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COVID-19 changes more bad news for unions

The Labor Day holiday dates back to the early 20th century and envisioned as a public celebration of "the strength and esprit de corps of the trade and labor organizations" of the community.

This year's commemoration may seem strained with social distancing and much uncertainty about the future of jobs and opportunity, but the situation is less dire than feared at the start of the COVID-19 crisis. Americans are resilient and are finding ways to cope. We should all take pride in that. It's also possible the disruption will have some positive side effects, like shaking up the status quo regarding labor unions.

It is unlikely work life will revert to the way it was before the COVID-19 crisis. Many workers have learned to clock in from home and found they prefer it. Big companies are rethinking large offices now that they know workers can do things remotely. Service-oriented businesses like restaurants have switched over to delivery as the primary means of reaching customers. City populations will thin if offices go empty, and the ancillary businesses that relied on the white-collar workers — like dry cleaners, delis, and parking lots — will thin out, as well.

That's "creative destruction" happening, and it's a necessary if sometimes painful sort of change. We must cope and adjust. Instead of being clustered together in a workplace, more of us will be independent actors, providing valuable services from home. One of the great banes of workers — commuting — will decline as a concern. Fewer people will need to leave their home, and those who must will find streets less crowded. Parents who once saw their children for only a few hours a day will now be more often present.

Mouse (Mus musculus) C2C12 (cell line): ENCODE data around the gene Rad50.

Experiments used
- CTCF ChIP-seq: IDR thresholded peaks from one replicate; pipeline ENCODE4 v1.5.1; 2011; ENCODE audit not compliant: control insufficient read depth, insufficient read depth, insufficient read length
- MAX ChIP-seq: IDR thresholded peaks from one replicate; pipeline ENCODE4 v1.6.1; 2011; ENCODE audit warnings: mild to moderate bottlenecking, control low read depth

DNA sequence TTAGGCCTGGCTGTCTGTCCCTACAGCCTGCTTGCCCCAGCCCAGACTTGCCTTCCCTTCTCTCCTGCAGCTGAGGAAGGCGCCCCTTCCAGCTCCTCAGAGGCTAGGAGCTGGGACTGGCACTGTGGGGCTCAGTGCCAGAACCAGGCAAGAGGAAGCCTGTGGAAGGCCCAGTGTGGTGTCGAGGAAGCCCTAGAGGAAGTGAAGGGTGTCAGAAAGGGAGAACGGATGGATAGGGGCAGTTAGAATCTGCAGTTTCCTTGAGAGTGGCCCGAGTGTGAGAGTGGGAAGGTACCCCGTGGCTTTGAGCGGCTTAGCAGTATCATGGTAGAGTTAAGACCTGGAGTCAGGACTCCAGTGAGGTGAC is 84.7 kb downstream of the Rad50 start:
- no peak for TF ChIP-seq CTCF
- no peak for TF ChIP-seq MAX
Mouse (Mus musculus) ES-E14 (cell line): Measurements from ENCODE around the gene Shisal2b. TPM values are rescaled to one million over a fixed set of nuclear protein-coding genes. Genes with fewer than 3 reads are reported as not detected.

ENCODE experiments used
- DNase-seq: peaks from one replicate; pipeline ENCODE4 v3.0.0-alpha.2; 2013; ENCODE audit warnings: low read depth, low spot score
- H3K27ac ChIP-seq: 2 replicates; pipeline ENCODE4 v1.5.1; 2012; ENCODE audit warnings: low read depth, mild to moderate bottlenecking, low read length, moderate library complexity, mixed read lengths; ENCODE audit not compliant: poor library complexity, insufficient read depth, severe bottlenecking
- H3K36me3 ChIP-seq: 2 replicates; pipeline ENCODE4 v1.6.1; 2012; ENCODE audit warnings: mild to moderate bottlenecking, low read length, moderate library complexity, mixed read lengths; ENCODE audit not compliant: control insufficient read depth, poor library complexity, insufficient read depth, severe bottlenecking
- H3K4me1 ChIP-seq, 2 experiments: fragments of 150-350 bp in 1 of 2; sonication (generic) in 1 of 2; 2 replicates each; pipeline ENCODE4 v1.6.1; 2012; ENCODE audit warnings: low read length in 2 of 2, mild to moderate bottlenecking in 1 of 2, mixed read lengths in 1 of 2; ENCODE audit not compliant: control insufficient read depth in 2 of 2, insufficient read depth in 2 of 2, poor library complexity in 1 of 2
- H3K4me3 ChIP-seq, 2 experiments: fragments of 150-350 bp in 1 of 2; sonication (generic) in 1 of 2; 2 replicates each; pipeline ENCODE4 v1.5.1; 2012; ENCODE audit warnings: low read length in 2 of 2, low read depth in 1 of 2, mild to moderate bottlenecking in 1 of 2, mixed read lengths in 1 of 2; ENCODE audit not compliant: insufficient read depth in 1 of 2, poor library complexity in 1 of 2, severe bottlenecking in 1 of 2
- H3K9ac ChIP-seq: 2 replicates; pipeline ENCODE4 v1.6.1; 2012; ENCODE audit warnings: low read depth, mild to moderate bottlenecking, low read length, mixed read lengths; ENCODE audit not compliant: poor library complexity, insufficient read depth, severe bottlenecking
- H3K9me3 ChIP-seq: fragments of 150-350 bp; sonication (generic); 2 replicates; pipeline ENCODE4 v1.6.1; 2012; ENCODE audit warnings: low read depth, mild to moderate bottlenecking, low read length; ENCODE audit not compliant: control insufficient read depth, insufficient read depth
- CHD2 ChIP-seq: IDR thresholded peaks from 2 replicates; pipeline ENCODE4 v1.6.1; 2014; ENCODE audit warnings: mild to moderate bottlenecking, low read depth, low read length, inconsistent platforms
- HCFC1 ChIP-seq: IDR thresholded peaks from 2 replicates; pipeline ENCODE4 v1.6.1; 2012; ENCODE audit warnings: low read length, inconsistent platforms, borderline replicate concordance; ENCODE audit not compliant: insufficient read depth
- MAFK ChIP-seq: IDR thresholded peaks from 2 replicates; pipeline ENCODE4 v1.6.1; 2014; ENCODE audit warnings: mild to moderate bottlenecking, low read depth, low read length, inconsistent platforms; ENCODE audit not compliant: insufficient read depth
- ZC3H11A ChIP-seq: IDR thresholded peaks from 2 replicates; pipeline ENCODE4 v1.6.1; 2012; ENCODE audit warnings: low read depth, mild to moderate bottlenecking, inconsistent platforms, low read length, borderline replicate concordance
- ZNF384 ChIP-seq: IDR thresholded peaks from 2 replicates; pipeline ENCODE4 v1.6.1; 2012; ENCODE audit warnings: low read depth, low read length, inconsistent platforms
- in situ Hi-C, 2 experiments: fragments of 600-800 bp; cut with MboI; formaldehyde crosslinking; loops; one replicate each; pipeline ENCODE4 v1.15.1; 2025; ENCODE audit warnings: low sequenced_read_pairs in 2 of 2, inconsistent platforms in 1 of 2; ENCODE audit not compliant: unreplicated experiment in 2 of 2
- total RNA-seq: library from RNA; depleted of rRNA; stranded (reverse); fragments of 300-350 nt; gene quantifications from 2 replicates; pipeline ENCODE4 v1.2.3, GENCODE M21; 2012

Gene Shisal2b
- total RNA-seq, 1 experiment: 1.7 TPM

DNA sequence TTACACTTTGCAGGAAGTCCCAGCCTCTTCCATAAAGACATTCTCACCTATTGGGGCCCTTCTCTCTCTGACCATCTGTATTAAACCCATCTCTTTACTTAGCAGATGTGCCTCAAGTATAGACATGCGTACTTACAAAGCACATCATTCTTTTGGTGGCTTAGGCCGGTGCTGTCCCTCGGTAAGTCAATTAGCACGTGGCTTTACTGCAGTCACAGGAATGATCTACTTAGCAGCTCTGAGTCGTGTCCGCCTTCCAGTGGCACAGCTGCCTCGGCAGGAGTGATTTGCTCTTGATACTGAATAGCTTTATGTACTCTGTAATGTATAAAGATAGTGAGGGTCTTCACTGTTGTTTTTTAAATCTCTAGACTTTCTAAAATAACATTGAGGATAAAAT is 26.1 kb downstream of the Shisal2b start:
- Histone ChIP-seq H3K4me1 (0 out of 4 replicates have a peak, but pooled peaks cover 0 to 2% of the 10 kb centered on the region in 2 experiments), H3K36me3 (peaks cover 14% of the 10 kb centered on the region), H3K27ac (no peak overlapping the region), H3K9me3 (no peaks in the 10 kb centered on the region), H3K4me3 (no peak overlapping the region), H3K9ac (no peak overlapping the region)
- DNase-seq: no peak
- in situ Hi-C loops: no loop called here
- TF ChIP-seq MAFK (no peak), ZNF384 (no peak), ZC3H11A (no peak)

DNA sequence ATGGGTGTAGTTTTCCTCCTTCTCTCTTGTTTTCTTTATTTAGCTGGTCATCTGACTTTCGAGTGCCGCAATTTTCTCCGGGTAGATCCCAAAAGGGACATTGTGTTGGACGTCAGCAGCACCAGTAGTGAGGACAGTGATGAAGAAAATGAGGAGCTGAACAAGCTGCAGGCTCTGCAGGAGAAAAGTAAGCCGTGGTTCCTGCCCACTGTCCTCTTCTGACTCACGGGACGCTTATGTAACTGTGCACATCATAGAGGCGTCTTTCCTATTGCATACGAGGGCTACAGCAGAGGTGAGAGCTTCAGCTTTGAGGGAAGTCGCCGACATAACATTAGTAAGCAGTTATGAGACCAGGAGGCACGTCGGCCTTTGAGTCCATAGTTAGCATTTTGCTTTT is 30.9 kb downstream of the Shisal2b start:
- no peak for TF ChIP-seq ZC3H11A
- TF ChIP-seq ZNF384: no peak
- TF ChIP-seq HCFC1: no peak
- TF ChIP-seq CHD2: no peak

What will all this change mean for labor unions, a prominent workforce influencer for more than a century? The shift away from a traditional workplace eliminates one of the main ways organizing was accomplished: employees talking to one another. Workers will be less inclined to see themselves as members of a collective if they don't actually see fellow workers on a daily basis. Individual workers will feel more empowered to make demands of their employers, since they can more easily switch to another job.

The growth in the so-called gig economy, now accelerated, will be a particular problem for unions. Gig workers are typically hired as contractors and, therefore, not legally organizable by unions.

Right now, allowing Americans to get back to work is still the best thing we can do for them, particularly in this altered world we find ourselves, where work as we knew it is changing rapidly.

Sean Higgins is a research fellow with the Competitive Enterprise Institute, a free market public policy organization. He wrote this for InsideSources.com.

 

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